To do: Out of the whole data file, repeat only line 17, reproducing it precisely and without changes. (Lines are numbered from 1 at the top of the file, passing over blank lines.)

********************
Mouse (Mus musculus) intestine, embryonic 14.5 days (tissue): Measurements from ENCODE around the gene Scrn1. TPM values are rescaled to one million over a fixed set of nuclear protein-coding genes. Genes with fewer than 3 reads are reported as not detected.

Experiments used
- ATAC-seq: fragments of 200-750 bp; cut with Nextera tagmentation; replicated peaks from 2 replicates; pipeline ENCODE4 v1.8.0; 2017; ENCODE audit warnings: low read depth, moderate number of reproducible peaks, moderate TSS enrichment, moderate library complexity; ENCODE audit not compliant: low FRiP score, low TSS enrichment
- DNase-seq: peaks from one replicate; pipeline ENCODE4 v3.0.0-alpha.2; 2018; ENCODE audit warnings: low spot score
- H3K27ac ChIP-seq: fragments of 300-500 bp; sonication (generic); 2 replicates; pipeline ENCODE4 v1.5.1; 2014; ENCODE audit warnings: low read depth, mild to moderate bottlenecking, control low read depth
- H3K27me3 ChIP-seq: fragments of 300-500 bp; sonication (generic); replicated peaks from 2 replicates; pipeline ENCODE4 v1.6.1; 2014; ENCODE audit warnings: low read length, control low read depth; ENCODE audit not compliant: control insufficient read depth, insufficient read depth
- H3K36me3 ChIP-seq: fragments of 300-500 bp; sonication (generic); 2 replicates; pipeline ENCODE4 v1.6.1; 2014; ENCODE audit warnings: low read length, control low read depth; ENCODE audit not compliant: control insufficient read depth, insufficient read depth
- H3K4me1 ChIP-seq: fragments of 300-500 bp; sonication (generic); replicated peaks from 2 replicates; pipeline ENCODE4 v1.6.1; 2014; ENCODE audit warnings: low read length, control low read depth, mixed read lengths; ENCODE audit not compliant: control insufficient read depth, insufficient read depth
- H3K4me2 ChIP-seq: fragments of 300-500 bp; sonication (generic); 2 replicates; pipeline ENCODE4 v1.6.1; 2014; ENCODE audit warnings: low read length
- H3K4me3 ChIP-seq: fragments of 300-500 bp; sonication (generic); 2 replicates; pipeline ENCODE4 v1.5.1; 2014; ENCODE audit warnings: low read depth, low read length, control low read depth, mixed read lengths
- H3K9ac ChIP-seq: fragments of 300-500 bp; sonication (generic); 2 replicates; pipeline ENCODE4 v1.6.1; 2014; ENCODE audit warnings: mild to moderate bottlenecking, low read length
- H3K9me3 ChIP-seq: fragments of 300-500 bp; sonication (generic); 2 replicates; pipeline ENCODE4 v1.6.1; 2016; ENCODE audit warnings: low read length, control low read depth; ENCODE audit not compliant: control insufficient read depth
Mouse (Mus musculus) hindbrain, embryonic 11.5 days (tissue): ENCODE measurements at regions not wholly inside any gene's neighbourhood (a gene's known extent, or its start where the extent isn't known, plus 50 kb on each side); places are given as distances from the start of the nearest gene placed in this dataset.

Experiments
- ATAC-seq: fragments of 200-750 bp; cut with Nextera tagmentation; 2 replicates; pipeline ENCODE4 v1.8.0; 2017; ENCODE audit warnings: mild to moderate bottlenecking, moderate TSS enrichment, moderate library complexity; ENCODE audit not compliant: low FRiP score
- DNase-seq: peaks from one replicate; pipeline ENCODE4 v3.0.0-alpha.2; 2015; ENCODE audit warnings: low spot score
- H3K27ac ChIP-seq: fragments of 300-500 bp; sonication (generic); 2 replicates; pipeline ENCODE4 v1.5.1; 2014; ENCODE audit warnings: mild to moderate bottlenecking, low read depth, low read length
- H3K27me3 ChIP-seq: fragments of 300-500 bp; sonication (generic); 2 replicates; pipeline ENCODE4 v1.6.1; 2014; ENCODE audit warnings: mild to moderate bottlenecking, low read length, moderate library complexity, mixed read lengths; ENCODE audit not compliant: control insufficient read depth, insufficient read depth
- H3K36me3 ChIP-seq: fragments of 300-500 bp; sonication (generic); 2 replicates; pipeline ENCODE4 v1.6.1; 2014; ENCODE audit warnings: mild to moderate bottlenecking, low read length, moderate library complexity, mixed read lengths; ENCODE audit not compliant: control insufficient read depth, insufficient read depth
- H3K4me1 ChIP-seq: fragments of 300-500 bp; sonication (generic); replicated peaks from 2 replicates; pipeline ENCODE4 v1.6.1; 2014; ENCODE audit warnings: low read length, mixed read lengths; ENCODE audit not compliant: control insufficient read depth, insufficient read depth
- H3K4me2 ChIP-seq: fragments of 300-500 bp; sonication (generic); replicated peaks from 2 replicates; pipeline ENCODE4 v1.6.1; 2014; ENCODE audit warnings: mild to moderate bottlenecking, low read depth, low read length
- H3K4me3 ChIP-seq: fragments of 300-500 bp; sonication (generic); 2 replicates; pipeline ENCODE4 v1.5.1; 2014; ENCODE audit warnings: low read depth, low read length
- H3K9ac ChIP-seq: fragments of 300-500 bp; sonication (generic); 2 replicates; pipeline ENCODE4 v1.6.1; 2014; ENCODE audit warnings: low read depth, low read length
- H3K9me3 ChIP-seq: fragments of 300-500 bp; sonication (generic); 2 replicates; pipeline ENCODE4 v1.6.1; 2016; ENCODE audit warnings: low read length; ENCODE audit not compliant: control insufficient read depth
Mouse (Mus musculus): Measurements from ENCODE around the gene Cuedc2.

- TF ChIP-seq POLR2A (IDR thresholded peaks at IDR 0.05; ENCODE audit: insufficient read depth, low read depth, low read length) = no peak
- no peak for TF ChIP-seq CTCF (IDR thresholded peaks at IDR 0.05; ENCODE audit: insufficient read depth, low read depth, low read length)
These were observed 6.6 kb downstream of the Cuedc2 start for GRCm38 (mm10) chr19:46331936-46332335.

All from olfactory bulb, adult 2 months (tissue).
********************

- H3K27ac ChIP-seq: fragments of 300-500 bp; sonication (generic); 2 replicates; pipeline ENCODE4 v1.5.1; 2014; ENCODE audit warnings: mild to moderate bottlenecking, low read depth, low read length